Socks - the first layer to keeping your feet warm starts with what touches your skin. Anytime you wear cotton, and begin to sweat, the cotton retains the sweat and leaves you chilled. You've heard how bad it is to wear cotton while hiking, so don't leave your feet out of this equation. Keeping your toes warm while hiking will make for a much more enjoyable winter hike. Look for socks made from Merino Wool (some brands label it as SmartWool). Merino Wool is the ultimate fiber for breathability and comfort in all conditions, while pulling moisture away from your feet.
My favorite socks for hiking in Winter are the Via Ferrata Socks made by Darn Tough (pictured above). Yes, they are a little bit more expensive ($20/pair), but they will last for years. I'm willing to pay more for a sock that will keep me dry and warm. CostCo also sells a 4-pack for about $20.
Feet still cold? Try inserting a foot warmer in your shoes' insole.
The next must have item while hiking in winter is a water-resistant or water-proof hiking shoe. In summer I wear the Salomon SpeedCross3's, but once snow hits, I switch to my Ahnu Sugarpine Boots. They aren't a typical "boot" - they are fairly lightweight for a winter shoe (only 11.6 ounces!), they don't make my feet sweat so I love the breathability, they are comfortable for longer Winter hikes or snowshoes, and most importantly, waterproof.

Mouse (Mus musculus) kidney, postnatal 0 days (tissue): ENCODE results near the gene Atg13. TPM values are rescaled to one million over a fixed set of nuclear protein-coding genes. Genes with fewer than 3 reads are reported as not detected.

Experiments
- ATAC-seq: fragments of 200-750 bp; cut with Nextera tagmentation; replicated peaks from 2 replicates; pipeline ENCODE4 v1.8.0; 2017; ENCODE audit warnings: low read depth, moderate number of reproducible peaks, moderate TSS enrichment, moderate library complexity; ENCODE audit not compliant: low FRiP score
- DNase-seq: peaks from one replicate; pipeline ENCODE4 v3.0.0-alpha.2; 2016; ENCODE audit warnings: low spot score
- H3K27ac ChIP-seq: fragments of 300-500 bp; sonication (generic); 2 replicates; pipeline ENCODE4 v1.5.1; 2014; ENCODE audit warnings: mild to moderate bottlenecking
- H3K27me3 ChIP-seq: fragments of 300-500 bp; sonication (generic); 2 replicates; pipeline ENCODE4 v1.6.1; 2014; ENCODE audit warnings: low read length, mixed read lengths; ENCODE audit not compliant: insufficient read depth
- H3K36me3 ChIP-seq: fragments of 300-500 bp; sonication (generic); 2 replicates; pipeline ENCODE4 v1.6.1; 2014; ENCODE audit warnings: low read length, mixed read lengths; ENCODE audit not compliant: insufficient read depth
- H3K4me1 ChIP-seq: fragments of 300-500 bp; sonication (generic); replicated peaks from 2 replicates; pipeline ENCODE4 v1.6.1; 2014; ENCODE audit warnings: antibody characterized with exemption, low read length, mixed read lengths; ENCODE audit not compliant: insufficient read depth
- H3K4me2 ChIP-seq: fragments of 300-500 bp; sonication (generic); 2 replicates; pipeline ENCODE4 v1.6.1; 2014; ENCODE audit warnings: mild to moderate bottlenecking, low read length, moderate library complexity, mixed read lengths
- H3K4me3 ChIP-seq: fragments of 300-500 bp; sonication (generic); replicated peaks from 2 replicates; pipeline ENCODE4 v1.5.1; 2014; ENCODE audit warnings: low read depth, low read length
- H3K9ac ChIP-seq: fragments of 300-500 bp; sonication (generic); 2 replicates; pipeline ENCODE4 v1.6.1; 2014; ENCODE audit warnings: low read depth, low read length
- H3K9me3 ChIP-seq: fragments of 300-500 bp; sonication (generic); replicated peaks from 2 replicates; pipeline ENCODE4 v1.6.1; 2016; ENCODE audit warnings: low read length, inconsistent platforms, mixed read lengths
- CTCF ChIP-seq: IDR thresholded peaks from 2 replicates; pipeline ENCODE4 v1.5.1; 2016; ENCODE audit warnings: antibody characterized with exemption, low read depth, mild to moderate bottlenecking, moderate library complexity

I always make sure that when I buy new gear, to spray it with CampDry, which is a heavy duty water repellent. I apply this as an extra precaution to my gear so water really doesn't penetrate to my skin. To use CampDry, make sure your shoes (or other gear) is clean. Spray about 10 inches away from product. I will apply the coating outdoors on grass or pavement, so I don't ruin the inside of my house. You can also spray it over newspapers. Let dry for 12 hours, then apply a 2nd coat. Let dry for another 12 hours. That's it - you're ready to use your gear! Once bottle of CampDry has lasted me close to 2-3 years now.
The 3rd must have item are the Kahtoola Microspikes. These help to provide traction while hiking or walking on ice and snow. Do you find yourself slipping on a steeper trail, or is the trail now a sheet of ice? Microspikes have 3/8 inch welded steel spike that literally digs into ice. You can walk uphill on an ice-laden route, and not have to think twice about slipping and injuring yourself. These not only provide safety, but a piece of mind. There are other options out there such as YakTrax and Ice Grippers, but I have found they don't work as well - read this to learn the differences between the two styles.
Lastly, I highly suggest getting gaiters. No, not "gators" like in Florida. Winter gaiters keep snow out of your shoe and keep your calves warm for hiking in winter. They hook under your shoe and towards the top of your shoe, and around the top of your calf, so they will not slip off. Gaiters cover half of your shoe, so it also helps keep your shoes dry from snow.